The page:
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5 fall flower wedding trends

5 fall flower wedding trends

Flowers should never be an afterthought for a wedding – the right colors and combinations of blooms have the power to transform the ambience and truly set the mood. This fall, brides are taking more chances with their botanical choices. Regardless of whether you're going for an over-the-top glamorous affair or a quaint, intimate ceremony, consider these top trends when you're picking out the fall blossoms for your big day.

Organic blooms

From the menu to the lighting, couples are going green in many ways when planning their weddings, and flowers are no exception. The Knot reported that environmentally-conscious brides in particular might be eager to take advantage of locally grown flowers for multiple reasons. For one, you're lessening your environmental footprint by utilizing blooms that were grown close to the actual venue as opposed to flying some in from a foreign country. Secondly, the source noted that with organic flowers, you're less likely to expose your guests to potentially toxic pesticides and chemicals. If your wedding is in your hometown, choosing a nearby nursery is also a great way to support local business and honor the area in which you were raised.

Loosely structured forms

While some brides might opt for perfectly polished bouquets, others may prefer less structured forms. Susan Lee-Bishop, Four Seasons Hotel New York Catering Manager, told Four Seasons magazine that some arrangements may even look slightly unkempt, as if they were just taken from nature. This is an especially interesting idea for less formal outdoor weddings as it might seem that the decorations were plucked from the surroundings.

Karen Splendido, owner of Splendid Stems in Niskayuna, N.Y., told Times Union magazine that peonies, dahlias, hydrangeas and mums that have large petals look lovely in a looser, haphazard bouquet.

Varying textures

The best way to create an eye-catching floral piece is by integrating unexpected elements for added texture. Consider combining a range of blossoms that have contrasting shapes and sizes, which are a lot more visually interesting than just a couple varieties.

Centerpieces are no longer limited to just flowers, either. Try adding gourds, dark leafy greens, branches or wheat berries, all of which evoke the natural aesthetic of autumn and winter. The Knot recommended mixing in ferns or lotus pods as eccentric accents. You could even incorporate vegetables: Michele Peters, owner of Ambiance Florals & Events in Albany, N.Y., explained to the Times Union that she's has used artichokes for an element of surprise. Michaela Manchester, floral designer at Felthousen's Florist & Greenhouse, Schenectady, suggested adding dried pods or pine cones for an unusual look.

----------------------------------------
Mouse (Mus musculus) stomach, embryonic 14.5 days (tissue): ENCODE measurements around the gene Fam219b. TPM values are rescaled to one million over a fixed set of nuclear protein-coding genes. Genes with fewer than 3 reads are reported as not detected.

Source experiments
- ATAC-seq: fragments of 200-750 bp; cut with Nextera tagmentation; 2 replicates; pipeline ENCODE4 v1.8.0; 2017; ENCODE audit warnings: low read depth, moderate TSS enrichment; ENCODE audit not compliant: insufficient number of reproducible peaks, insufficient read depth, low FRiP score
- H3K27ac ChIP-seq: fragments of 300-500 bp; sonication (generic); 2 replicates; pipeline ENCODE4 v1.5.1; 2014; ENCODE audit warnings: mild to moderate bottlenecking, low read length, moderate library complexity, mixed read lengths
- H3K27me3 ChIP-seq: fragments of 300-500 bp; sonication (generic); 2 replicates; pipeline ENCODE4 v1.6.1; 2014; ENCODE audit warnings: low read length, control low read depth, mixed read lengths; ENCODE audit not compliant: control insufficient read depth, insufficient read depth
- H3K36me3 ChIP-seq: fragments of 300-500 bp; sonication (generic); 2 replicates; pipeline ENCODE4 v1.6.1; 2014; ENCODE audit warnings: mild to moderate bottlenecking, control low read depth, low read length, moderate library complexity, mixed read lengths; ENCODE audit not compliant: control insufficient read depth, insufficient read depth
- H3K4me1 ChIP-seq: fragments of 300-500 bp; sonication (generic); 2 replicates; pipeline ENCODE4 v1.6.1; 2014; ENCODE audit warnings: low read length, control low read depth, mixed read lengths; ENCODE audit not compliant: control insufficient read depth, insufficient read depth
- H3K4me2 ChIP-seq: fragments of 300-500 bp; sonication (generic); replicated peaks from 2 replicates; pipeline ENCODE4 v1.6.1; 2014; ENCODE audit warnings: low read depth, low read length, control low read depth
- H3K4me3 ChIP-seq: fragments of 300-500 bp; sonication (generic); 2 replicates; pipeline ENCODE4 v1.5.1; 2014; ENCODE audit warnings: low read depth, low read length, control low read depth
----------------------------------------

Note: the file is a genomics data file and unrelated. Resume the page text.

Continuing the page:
Elaborate bouquets

Remember Princess Diana's extravagant bouquet? Coby Neal of The Flower Studio explained to Four Seasons magazine that he expects many brides to be emulating that unforgettable array with enormous calla lilies and similarly stunning flowers. He also noted that incorporating branches studded with glittering gems and other glamorous accents will become more common. These details make for a whimsical, fairytale wedding.

Unusual vases

Forget traditional containers for holding your flowers. While a glass vase is classic, The Knot pointed out that blossoms are even more striking in an unusual copper bowl, lichen-covered pot, or even a silver trophy cup. For a rustic vibe, consider a wooden container, which will look as if the flowers are still in their natural setting. In keeping with the overall trend this fall of variation, The Knot also noted that it's becoming increasingly common to utilize vases of diverse sizes and shapes. You could even collect simple antique bottles of different heights from thrift shops or your own family's attic for a vintage appeal.

View our glossary of fall wedding flowers

Bride with bridal bouquet
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